Author Topic: AK4497 DAC processor / kits  (Read 875 times)

Offline chrisc

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AK4497 DAC processor / kits
« on: February 08, 2017, 08:02:30 AM »

The first description is about the processor itself.  Next are some kits available from eBay.

The processor costs in the region of R950, the kits are about R1300.  You would also need a power supply and an enclosure

The high-end audio market is being driven by the growing availability of high-resolution sound sources. Aasahi Kasei Microdevices Corporation (AKM) has developed a new 3rd generation flagship premium D/A converter, the VERITA AK4497. This is the new, higher performing solution of the VERITA AK4490 that is adopted by many audio products since it was launched in 2014.
The AK4497 is a new generation premium 32-bit DAC based on AKMís VELVET SOUND architecture that has been widely adopted by well-established high-end audio companies. High signal to noise performance is achieved by improving VELVET SOUND technology by supporting a larger current drive capability. The performance of an audio DAC using switched capacitor is expanded to the limit with the AK4497. In addition, AKM has developed an original process that has greatly improved low noise performance and electric margin for audio devices, increasing data amount and enhancing original acoustic sound that can be found in the sound strength.

The AK4497 has been introduced in CES 2016 that is held from 6th Jan. at Las Vegas, NV, USA.
Samples are available from Feb. 2016 and mass production will be available from the summer 2016.

● Dynamic Sound Playback with Large Amount of Playback Information: VELVET SOUND architecture is improved
Not only circuit designing but also the LSI manufacturing process was newly developed at AKM exclusively for AKMís audio devices.  The AK4497 is the first device to utilize this process in AKMs foundry. 32-bit processing is integrated for the IRD (Impulse Response Designed) Filter, reproducing a detailed and natural signal wave. A low-dispersion short delay filter was newly added to the other five filters found in our previous generation device. So, six different digital filter types are selectable according to the user audio and system preferences.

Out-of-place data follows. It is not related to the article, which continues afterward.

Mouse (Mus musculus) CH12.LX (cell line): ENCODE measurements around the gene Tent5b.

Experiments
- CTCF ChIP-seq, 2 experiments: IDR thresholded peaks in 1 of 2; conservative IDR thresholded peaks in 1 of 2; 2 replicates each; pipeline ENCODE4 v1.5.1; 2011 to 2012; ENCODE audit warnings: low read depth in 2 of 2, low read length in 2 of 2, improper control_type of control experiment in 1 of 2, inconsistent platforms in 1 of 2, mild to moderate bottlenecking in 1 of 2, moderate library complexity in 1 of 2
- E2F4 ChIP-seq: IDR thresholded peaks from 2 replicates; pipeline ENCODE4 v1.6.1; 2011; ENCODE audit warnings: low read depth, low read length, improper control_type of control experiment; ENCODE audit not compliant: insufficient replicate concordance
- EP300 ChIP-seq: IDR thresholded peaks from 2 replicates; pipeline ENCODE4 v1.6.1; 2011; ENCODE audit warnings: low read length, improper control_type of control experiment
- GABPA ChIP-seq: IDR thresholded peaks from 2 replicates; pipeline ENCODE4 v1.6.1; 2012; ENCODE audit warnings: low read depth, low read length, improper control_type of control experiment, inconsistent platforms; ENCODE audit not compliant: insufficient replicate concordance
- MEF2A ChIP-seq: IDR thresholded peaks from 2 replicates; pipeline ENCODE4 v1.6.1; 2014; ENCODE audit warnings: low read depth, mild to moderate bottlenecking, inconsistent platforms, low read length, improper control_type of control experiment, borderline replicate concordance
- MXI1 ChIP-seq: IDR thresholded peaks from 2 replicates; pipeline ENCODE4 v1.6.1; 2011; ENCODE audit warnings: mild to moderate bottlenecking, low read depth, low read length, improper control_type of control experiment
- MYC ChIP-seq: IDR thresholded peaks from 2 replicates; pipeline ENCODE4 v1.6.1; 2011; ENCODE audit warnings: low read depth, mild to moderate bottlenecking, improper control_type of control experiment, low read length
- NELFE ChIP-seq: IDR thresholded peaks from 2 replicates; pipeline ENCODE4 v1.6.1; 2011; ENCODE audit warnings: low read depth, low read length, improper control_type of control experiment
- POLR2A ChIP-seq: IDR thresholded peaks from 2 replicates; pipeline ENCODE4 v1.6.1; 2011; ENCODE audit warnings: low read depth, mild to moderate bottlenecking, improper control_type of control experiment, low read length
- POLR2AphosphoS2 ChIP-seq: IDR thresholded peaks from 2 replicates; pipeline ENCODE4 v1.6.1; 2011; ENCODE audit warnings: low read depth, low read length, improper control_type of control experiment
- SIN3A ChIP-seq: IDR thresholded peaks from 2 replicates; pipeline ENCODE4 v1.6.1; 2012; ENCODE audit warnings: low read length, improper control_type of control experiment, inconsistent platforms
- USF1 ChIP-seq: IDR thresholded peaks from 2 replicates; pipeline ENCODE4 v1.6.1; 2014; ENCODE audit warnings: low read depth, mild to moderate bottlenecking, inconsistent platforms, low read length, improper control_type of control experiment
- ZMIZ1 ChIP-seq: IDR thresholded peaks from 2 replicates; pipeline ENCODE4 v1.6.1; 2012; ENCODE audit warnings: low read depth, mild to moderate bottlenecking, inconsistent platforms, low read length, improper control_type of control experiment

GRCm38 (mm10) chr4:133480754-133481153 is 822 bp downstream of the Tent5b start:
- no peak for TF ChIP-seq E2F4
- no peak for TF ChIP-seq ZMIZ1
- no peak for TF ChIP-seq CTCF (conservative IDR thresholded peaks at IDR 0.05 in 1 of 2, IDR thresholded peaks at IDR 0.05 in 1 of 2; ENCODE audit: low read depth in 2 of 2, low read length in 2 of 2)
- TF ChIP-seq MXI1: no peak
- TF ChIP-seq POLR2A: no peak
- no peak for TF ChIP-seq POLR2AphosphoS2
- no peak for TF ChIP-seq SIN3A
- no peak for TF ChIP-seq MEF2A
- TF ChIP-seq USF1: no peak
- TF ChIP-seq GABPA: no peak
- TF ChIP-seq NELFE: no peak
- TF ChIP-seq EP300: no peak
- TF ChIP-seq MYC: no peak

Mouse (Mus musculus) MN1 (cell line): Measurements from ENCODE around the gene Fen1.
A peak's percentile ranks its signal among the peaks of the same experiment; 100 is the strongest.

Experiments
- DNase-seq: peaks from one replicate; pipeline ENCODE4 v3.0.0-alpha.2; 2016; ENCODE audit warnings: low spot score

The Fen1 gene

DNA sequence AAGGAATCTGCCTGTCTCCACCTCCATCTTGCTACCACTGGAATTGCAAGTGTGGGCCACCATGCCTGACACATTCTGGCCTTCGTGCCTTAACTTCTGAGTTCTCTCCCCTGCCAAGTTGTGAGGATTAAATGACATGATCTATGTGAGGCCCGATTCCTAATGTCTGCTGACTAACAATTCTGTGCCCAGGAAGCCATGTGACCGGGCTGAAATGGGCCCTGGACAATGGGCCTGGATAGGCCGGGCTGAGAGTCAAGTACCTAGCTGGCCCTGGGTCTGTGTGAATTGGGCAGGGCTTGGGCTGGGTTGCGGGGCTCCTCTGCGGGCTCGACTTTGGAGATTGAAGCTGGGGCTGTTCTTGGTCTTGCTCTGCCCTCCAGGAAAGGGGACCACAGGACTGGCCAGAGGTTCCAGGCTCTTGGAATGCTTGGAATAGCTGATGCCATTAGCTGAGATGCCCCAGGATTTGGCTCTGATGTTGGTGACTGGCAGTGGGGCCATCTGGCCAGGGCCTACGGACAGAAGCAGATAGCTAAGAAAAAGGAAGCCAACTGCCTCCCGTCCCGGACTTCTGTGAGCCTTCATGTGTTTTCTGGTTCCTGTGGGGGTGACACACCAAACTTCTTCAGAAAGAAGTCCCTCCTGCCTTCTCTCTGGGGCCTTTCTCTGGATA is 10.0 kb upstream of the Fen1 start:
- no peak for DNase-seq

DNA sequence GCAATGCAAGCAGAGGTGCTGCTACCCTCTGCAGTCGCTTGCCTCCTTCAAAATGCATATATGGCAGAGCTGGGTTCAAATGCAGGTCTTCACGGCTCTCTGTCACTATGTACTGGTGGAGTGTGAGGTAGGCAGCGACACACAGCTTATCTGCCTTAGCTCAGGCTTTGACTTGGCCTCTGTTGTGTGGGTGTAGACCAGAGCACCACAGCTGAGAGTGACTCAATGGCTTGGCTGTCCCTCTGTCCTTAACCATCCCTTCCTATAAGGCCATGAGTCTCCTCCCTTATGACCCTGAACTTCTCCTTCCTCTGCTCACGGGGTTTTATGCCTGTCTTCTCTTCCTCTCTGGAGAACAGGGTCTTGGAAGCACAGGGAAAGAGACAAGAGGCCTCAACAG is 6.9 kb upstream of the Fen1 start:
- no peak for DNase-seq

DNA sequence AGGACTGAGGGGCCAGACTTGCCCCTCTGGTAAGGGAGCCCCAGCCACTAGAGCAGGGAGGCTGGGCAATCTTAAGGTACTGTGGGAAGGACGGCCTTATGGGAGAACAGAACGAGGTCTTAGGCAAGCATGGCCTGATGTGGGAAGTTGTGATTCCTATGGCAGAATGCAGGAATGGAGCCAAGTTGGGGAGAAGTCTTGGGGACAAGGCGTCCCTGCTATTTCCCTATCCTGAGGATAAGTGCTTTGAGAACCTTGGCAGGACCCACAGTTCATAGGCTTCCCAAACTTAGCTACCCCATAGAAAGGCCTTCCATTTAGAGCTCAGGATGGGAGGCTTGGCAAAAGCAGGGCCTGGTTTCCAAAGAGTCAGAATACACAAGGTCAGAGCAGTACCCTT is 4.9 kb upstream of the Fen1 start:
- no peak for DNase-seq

● AKMís Best Performance D/A Converter
Low-distortion technology achieves industryís best performance of -116dB THD+N DAC with 128dB S/N characteristic. The AK4497 has the best performance among AKMís D/A converters. In addition, OSRD (Over Sampling Ratio Doubler) technology greatly reduces out of band noise.

● Supporting High Resolution Data
The first in the industry, a 22.4MHz DSD input is supported. The digital input supports up to 768 kHz PCM and 22.4 MHz DSD (Direct Stream Digital), recreating high-resolution sound that is as close as possible to the original acoustic source.


Flagship Premium D/A Converter
DR, S/N   128dB (Mono mode: 131dB)
THD+N   -116dB
Sampling Rate   8kHz to 768kHz
DSD Input   2.8MHz, 5.6MHz, 11.2MHz, 22.4MHz

Sound Color   Six Types, 32-bit 8-fold Digital Filters
- Short Delay Sharp Roll-off, GD=6.25/fs
- Short Delay Slow Roll-off, GD=5.3/fs
- Sharp Roll-off
- Slow Roll-off
- Super Slow Roll-off
- Low-dispersion Short Delay
Resolution   32-bit
Number of Channel   2ch
VELVET SOUND Technology   Low-distortion technology
OSRD (Over Sampling Ratio Doubler) technology
Power Consumption   346mW
Power Supply   Analog: 4.75 to 5.25V
Digital: 1.7 to 3.6V
Operation Temperature   -40 to 85įC
Package   64-pin TQFP (10mm x 10mm)


There are many, but this is an example on eBay

To me, this sounds like a promising development in the quest for more accurate digital reproduction

Offline pwatts

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Re: AK4497 DAC processor / kits
« Reply #1 on: February 08, 2017, 04:38:42 PM »
Got to say, I doubt the difference between AK4490 and 4497 would be a) achievable and b) audible with basic designs. While chasing numbers are useful for studios and building audio analyzers, for a plain playback DAC built on a budget I would not bite. The extra 3dB or so from dual-mono is especially bound to just get buried under the noisefloor.
ESS says the same about their new ES9038PRO, which is meant for studio use and discrete output stages to coax the last bit of SNR out. For end users they recommend the ES9028PRO or the older 9018.

I would rather take a 4490 at less than half the price and do a proper implementation than shoe-horning two 4497's in this chinese affair.